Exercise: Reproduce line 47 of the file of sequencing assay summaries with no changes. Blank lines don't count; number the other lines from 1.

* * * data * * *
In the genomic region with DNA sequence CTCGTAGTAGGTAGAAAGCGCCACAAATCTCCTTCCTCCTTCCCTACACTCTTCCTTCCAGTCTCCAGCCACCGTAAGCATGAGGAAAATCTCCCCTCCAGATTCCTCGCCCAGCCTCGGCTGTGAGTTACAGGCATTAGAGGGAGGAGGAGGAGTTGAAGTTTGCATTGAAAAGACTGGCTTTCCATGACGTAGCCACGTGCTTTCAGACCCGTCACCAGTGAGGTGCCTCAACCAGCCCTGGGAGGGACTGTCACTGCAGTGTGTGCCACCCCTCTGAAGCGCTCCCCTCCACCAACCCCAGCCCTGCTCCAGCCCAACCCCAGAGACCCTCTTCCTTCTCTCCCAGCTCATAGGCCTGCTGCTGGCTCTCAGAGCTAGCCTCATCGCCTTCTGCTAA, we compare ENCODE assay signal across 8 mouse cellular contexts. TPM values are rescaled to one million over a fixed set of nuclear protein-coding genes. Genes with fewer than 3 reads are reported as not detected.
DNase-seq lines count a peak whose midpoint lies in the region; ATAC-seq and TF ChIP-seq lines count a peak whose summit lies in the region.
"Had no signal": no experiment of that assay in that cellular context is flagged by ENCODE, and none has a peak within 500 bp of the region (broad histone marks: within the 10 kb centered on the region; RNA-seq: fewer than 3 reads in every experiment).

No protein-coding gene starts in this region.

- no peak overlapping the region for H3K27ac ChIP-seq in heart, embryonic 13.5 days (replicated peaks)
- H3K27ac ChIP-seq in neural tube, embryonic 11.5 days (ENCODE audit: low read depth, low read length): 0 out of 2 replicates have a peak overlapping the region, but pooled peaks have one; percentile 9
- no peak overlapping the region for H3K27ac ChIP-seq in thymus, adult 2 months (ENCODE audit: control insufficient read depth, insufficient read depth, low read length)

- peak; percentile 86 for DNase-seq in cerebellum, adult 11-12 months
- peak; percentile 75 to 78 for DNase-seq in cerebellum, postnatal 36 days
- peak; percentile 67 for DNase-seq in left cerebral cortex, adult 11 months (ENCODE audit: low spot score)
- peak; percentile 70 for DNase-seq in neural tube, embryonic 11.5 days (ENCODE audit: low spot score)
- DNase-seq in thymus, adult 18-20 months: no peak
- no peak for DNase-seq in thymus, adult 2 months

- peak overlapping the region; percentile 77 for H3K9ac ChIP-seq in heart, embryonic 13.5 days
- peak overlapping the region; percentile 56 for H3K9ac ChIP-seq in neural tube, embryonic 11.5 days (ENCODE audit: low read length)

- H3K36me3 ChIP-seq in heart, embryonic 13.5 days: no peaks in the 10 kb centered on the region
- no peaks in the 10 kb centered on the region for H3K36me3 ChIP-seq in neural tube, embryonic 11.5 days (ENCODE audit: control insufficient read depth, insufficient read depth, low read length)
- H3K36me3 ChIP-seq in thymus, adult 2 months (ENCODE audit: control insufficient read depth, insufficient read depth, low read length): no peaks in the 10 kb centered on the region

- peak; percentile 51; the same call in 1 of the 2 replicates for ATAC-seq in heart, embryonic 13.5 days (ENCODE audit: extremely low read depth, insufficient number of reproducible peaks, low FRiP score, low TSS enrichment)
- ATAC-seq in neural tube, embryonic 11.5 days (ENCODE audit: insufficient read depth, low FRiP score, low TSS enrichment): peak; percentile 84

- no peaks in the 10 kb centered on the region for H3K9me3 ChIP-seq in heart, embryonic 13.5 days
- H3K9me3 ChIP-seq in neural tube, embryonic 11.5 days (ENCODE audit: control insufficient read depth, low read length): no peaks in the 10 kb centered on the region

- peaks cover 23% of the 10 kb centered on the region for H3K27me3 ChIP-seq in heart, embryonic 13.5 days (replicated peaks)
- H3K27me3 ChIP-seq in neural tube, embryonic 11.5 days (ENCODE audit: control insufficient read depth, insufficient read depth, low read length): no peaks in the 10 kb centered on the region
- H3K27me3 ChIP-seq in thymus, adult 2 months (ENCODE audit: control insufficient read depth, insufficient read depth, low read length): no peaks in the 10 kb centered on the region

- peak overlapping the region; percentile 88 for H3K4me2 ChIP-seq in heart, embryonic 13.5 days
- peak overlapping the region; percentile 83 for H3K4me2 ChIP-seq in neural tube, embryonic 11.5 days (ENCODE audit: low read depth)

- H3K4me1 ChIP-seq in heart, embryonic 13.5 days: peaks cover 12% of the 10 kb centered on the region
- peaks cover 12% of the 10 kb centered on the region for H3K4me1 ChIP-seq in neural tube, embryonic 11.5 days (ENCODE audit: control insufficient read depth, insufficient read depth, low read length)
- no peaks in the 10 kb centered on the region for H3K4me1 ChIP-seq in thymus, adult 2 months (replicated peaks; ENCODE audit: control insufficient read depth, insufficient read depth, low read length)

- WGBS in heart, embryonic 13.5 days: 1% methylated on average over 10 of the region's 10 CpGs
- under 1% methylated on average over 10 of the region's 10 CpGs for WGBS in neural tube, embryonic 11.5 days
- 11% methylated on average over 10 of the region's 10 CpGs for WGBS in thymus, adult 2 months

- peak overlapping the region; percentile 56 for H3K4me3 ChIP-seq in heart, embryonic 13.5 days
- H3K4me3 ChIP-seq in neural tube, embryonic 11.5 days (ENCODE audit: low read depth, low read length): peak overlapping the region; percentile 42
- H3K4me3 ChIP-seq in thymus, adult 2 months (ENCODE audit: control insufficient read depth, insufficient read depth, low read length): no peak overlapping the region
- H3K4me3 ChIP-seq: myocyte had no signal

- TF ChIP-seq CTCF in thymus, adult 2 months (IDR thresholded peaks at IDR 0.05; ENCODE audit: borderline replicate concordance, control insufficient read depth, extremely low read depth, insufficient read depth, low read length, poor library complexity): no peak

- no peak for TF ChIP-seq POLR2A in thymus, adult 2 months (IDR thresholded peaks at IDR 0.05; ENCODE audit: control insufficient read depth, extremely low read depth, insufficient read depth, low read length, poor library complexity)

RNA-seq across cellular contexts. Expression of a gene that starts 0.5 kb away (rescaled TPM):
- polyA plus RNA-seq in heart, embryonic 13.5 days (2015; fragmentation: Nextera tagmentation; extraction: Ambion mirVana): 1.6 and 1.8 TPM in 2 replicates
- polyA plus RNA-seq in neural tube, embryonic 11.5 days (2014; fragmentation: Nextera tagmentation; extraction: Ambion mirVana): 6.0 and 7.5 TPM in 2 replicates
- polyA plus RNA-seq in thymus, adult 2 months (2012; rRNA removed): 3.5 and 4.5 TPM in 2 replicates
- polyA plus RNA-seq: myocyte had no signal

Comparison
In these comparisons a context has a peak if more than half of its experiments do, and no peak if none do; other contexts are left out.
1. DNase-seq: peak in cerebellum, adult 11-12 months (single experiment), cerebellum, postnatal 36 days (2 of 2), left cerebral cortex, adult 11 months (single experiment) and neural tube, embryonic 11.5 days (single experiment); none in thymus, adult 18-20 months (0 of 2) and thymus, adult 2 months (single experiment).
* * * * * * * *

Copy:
1. DNase-seq: peak in cerebellum, adult 11-12 months (single experiment), cerebellum, postnatal 36 days (2 of 2), left cerebral cortex, adult 11 months (single experiment) and neural tube, embryonic 11.5 days (single experiment); none in thymus, adult 18-20 months (0 of 2) and thymus, adult 2 months (single experiment).